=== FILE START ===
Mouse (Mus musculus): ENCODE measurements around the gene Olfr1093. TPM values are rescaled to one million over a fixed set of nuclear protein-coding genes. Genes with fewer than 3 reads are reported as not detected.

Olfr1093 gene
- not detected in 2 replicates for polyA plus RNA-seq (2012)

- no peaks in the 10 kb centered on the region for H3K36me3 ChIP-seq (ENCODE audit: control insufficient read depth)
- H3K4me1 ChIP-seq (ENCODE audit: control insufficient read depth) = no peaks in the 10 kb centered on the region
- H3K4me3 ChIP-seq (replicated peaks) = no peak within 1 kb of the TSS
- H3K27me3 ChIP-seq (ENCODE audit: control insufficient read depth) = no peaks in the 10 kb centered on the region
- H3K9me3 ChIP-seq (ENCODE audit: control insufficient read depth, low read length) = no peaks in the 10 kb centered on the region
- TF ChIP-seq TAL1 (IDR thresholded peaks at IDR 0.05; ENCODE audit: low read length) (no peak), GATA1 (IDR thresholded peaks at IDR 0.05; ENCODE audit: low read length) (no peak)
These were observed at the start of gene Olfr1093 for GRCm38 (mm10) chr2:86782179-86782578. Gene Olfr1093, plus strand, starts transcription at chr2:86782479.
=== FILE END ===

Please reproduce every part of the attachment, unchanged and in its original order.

Mouse (Mus musculus): ENCODE measurements around the gene Olfr1093. TPM values are rescaled to one million over a fixed set of nuclear protein-coding genes. Genes with fewer than 3 reads are reported as not detected.

Olfr1093 gene
- not detected in 2 replicates for polyA plus RNA-seq (2012)

- no peaks in the 10 kb centered on the region for H3K36me3 ChIP-seq (ENCODE audit: control insufficient read depth)
- H3K4me1 ChIP-seq (ENCODE audit: control insufficient read depth) = no peaks in the 10 kb centered on the region
- H3K4me3 ChIP-seq (replicated peaks) = no peak within 1 kb of the TSS
- H3K27me3 ChIP-seq (ENCODE audit: control insufficient read depth) = no peaks in the 10 kb centered on the region
- H3K9me3 ChIP-seq (ENCODE audit: control insufficient read depth, low read length) = no peaks in the 10 kb centered on the region
- TF ChIP-seq TAL1 (IDR thresholded peaks at IDR 0.05; ENCODE audit: low read length) (no peak), GATA1 (IDR thresholded peaks at IDR 0.05; ENCODE audit: low read length) (no peak)
These were observed at the start of gene Olfr1093 for GRCm38 (mm10) chr2:86782179-86782578. Gene Olfr1093, plus strand, starts transcription at chr2:86782479.